China’s oil imports from Iran shrink in first half
BEIJING - Reuters
China’s daily oil imports from Iran fell 1.9 percent in the first half of 2013. DHA photoChina’s daily crude oil imports from Iran fell 1.9 percent in the first half of the year from the same period in 2012, making it easier for it to stake a claim later to a waiver extension on U.S. sanctions against the Middle Eastern nation.
Countries that import Iranian oil must make steady reductions in their volumes to continue to receive six-month exemptions from the U.S. sanctions aimed at cutting off Iran’s oil revenues and bringing it to the negotiating table.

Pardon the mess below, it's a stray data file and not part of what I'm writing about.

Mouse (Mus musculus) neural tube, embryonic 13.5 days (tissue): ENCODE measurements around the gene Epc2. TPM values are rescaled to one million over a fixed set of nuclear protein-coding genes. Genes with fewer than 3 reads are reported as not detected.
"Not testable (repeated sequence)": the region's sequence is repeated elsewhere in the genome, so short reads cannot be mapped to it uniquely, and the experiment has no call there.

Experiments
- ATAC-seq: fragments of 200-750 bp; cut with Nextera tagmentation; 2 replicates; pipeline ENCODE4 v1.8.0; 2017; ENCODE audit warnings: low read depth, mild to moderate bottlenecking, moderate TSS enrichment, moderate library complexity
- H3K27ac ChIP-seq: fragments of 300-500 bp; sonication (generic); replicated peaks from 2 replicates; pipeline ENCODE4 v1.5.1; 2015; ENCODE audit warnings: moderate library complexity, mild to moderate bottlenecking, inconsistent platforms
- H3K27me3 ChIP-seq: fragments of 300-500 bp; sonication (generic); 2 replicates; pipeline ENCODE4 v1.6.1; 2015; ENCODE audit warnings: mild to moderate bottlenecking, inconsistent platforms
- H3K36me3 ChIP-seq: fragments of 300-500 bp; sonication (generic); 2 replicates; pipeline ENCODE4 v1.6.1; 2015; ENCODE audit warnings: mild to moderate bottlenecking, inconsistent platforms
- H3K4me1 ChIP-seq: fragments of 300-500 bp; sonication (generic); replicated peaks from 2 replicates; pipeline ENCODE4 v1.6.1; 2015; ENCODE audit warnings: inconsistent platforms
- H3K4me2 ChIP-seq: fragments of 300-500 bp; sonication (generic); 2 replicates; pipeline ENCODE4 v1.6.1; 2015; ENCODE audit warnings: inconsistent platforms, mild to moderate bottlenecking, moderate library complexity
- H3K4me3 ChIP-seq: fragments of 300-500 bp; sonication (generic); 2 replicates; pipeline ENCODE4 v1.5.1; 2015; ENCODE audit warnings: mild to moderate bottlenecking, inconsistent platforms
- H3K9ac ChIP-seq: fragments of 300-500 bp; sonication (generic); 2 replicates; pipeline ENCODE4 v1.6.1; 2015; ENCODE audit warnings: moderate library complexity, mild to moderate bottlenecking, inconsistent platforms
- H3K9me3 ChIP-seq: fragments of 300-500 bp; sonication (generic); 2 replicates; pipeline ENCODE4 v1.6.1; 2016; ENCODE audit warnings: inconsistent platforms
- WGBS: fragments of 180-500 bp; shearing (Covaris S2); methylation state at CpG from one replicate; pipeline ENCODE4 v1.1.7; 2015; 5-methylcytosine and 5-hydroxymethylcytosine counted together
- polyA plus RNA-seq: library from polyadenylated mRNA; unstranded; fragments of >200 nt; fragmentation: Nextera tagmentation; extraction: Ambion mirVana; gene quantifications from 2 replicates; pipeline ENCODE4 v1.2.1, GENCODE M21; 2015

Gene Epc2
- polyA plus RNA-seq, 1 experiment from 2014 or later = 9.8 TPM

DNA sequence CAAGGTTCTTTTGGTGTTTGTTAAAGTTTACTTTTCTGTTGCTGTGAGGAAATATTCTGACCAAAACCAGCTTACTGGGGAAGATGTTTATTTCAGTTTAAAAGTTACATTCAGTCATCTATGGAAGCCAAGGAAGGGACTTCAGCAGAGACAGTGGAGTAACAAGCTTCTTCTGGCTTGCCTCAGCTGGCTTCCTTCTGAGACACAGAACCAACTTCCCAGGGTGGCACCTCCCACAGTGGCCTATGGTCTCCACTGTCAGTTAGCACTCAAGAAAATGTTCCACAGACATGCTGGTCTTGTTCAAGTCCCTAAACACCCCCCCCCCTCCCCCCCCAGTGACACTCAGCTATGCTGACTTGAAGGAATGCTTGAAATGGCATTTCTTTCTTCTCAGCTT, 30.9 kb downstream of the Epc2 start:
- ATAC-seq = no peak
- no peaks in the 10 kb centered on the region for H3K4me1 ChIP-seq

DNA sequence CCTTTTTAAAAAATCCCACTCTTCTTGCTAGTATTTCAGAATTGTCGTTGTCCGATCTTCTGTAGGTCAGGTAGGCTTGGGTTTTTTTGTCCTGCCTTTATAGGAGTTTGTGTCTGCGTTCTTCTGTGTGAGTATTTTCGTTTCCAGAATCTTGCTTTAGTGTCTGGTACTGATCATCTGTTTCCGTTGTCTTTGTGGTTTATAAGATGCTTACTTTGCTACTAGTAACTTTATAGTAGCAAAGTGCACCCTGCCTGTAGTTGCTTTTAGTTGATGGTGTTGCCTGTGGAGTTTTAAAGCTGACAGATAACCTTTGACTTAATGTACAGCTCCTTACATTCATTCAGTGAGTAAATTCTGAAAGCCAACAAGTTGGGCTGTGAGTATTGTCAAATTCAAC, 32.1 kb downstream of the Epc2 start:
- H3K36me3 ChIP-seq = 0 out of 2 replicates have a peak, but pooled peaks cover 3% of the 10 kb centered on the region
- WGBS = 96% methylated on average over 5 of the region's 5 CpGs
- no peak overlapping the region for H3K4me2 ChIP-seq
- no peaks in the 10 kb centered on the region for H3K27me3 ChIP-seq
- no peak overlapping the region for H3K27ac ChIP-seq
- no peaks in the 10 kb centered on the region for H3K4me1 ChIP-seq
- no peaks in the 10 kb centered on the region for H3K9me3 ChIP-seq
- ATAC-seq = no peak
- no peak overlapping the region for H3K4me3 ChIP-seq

China won a six-month waiver in June, along with other Asian importers of Iranian crude, and officials have said Chinese refiners would likely cut Iran shipments 5-10 percent this year from last. China’s next waiver review is due November-December.
The drop in the first-half volumes came on top of a 21 percent cut in China’s purchases from Tehran in the first half of last year. A contract dispute had slashed Iranian oil shipments in the first quarter of 2012.
June volumes imported from Iran were also sharply down compared with the same month last year and from May imports.
China is Iran’s largest oil client, brought in 424,183 barrels per day (bpd) of Iranian crude in the first six months of the year, data from the General Administration of Customs showed yesterday.
Compared with the second half of 2012, Chinese imports in the first six months of this year were down 4.6 percent, Reuters calculations based on customs data showed.